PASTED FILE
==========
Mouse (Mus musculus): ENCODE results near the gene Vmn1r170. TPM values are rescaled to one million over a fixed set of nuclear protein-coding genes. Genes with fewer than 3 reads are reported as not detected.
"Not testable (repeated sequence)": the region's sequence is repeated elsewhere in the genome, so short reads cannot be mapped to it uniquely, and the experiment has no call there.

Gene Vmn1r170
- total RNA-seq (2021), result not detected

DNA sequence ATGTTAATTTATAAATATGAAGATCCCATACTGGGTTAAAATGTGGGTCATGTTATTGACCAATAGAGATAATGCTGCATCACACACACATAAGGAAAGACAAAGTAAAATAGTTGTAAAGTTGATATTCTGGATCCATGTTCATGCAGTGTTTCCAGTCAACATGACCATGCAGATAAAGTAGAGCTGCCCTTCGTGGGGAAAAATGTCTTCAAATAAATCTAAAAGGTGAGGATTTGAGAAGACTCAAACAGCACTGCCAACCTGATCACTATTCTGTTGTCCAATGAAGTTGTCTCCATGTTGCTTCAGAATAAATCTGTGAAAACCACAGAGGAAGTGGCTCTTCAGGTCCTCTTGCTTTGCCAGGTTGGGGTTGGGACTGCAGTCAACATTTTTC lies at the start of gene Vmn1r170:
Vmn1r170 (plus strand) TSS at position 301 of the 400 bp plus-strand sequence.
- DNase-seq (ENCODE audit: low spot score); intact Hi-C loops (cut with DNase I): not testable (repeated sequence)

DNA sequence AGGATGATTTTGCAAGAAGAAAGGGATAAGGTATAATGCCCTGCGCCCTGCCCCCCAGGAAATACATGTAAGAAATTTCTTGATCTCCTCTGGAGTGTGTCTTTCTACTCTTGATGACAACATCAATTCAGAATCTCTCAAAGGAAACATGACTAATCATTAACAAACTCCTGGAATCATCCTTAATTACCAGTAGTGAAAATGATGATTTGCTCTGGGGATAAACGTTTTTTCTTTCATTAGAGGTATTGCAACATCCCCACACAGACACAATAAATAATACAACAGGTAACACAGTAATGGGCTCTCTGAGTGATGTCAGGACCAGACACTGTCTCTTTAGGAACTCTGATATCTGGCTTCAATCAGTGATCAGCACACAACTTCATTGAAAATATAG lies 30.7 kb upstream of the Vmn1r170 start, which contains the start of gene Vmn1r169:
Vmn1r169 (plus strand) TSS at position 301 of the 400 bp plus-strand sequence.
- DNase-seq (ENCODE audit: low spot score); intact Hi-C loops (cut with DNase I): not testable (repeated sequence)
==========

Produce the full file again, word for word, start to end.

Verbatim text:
Mouse (Mus musculus): ENCODE results near the gene Vmn1r170. TPM values are rescaled to one million over a fixed set of nuclear protein-coding genes. Genes with fewer than 3 reads are reported as not detected.
"Not testable (repeated sequence)": the region's sequence is repeated elsewhere in the genome, so short reads cannot be mapped to it uniquely, and the experiment has no call there.

Gene Vmn1r170
- total RNA-seq (2021), result not detected

DNA sequence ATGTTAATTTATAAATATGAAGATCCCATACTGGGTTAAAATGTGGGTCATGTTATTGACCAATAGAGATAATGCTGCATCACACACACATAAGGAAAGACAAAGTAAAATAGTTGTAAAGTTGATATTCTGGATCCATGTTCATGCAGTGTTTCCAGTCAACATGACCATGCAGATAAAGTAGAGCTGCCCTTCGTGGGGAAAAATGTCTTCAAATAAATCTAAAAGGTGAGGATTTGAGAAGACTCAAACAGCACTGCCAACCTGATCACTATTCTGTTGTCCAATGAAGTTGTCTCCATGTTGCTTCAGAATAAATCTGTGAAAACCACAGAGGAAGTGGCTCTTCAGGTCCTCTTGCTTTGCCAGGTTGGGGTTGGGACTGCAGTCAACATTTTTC lies at the start of gene Vmn1r170:
Vmn1r170 (plus strand) TSS at position 301 of the 400 bp plus-strand sequence.
- DNase-seq (ENCODE audit: low spot score); intact Hi-C loops (cut with DNase I): not testable (repeated sequence)

DNA sequence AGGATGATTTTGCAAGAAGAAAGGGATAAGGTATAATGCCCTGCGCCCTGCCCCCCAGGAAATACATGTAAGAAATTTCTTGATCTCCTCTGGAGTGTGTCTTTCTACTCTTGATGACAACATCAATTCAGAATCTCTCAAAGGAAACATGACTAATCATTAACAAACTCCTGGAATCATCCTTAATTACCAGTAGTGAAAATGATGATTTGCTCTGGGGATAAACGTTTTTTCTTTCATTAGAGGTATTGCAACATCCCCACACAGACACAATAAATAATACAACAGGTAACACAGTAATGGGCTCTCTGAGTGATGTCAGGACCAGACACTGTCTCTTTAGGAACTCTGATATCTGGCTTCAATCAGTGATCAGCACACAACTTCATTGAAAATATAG lies 30.7 kb upstream of the Vmn1r170 start, which contains the start of gene Vmn1r169:
Vmn1r169 (plus strand) TSS at position 301 of the 400 bp plus-strand sequence.
- DNase-seq (ENCODE audit: low spot score); intact Hi-C loops (cut with DNase I): not testable (repeated sequence)